Alex Kantrowitz tells the story of how Twitter became the bird that emerged from the ashes.
Read the full story (Buzzfeed)
Site speed still matters
An upcoming speed update in July is due to measure incremental changes to site speed rather than dinging websites as just fast or slow. John Muller said changes will impact rankings “a little bit”.
To clarify on the mobile speed update: a) this only affects the slowest sites, b) those can incrementally improve (though ideally you’d significantly improve the speed…), c) we’re still aiming for this month. If your site is reasonably fast, tweaking won’t change things. https://t.co/4glNAFd0ww
— John ☆.o(≧▽≦)o.☆ (@JohnMu) July 3, 2018
Read the full story (SE Round Table)
What you need to know about Apple’s war on ‘digital fingerprinting’
At its annual WWDC keynote Apple announced that it would work on blocking another way sites and advertisers track you: canvas fingerprinting. Canvas fingerprinting is used to create a unique profile that can be used in a similar way to cookies, sharing information about browsers, operating systems, fonts and other pieces of data. Apple says that Safari for macOS Mojave will stop this type of tracking by limiting the browser data that sites can access, thus making it harder to track users.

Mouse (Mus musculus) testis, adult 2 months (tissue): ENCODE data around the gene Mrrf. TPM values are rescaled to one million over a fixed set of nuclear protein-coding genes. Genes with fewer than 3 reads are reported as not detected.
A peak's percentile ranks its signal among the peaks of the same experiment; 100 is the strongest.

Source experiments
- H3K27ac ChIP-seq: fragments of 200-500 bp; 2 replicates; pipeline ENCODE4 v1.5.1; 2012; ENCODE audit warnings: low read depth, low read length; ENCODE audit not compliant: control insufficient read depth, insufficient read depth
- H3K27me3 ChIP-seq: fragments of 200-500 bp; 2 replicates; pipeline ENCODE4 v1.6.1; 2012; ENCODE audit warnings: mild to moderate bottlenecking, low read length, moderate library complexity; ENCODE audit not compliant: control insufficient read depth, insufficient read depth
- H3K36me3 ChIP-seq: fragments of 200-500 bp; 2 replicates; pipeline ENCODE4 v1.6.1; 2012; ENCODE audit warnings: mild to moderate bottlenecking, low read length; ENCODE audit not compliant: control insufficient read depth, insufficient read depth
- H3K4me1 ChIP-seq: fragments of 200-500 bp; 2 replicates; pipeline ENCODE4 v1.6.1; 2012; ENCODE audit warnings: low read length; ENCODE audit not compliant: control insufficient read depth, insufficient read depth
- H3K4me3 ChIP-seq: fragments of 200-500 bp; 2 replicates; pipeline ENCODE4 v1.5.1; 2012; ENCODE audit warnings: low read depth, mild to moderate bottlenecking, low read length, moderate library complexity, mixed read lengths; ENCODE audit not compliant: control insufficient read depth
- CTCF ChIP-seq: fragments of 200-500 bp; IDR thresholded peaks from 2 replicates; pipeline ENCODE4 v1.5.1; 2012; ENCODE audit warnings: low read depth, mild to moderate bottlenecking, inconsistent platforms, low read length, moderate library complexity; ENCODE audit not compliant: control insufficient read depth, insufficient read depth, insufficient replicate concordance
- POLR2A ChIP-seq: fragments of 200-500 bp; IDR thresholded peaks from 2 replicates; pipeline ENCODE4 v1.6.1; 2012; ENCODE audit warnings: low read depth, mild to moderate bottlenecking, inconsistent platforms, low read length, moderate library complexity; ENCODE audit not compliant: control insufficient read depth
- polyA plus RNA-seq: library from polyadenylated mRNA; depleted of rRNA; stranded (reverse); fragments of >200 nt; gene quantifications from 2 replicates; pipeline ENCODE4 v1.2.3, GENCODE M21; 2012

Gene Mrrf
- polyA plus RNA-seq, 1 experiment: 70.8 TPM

Read the full story (Engadget)
How to Diagnose Your SEO Client’s Search Maturity
One of the stand out posts on Moz this month came from Heather Physioc. In her post, she takes a look at client maturity to make sure that we are pitching projects at the right level, giving us as agencies or consultants the best opportunity to create a successful working relationship and to get things done.
Read the full post (Moz)
2018 Email Industry Conditions
For those of you interested in email marketing, Really Good Emails recently released their industry survey. Data collected from over a thousand email marketers provide oversight of the current trends in the industry.
Read the full story (Really Good Emails)